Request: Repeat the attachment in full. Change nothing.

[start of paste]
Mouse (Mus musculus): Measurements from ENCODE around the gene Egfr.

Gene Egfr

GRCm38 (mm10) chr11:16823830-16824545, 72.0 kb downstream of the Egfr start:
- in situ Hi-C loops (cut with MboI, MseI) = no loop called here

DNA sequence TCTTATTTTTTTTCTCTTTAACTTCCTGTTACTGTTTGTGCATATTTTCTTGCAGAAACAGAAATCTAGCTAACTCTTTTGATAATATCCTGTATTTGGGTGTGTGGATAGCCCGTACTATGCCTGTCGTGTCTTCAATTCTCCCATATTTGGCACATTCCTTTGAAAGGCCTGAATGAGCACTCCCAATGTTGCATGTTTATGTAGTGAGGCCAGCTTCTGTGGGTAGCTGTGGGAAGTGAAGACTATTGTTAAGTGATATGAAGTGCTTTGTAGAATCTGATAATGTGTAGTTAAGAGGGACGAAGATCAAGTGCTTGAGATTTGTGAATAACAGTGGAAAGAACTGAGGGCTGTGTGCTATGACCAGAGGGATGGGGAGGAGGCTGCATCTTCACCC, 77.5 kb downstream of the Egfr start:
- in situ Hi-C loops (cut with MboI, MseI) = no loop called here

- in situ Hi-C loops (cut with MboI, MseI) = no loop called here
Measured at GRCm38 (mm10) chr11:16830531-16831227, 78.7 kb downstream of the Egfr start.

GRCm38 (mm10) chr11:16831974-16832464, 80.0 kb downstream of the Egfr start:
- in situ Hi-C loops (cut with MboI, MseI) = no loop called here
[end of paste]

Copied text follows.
Mouse (Mus musculus): Measurements from ENCODE around the gene Egfr.

Gene Egfr

GRCm38 (mm10) chr11:16823830-16824545, 72.0 kb downstream of the Egfr start:
- in situ Hi-C loops (cut with MboI, MseI) = no loop called here

DNA sequence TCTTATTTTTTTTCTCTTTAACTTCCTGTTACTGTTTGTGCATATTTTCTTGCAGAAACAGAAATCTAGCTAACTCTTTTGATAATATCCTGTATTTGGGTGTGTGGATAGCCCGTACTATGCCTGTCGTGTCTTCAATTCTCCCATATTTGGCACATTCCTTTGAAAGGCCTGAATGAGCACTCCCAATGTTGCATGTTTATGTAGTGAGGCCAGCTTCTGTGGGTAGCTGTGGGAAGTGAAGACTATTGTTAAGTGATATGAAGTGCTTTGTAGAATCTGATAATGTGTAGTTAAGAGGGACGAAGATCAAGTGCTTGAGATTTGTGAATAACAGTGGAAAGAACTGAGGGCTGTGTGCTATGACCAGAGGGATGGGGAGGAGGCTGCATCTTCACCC, 77.5 kb downstream of the Egfr start:
- in situ Hi-C loops (cut with MboI, MseI) = no loop called here

- in situ Hi-C loops (cut with MboI, MseI) = no loop called here
Measured at GRCm38 (mm10) chr11:16830531-16831227, 78.7 kb downstream of the Egfr start.

GRCm38 (mm10) chr11:16831974-16832464, 80.0 kb downstream of the Egfr start:
- in situ Hi-C loops (cut with MboI, MseI) = no loop called here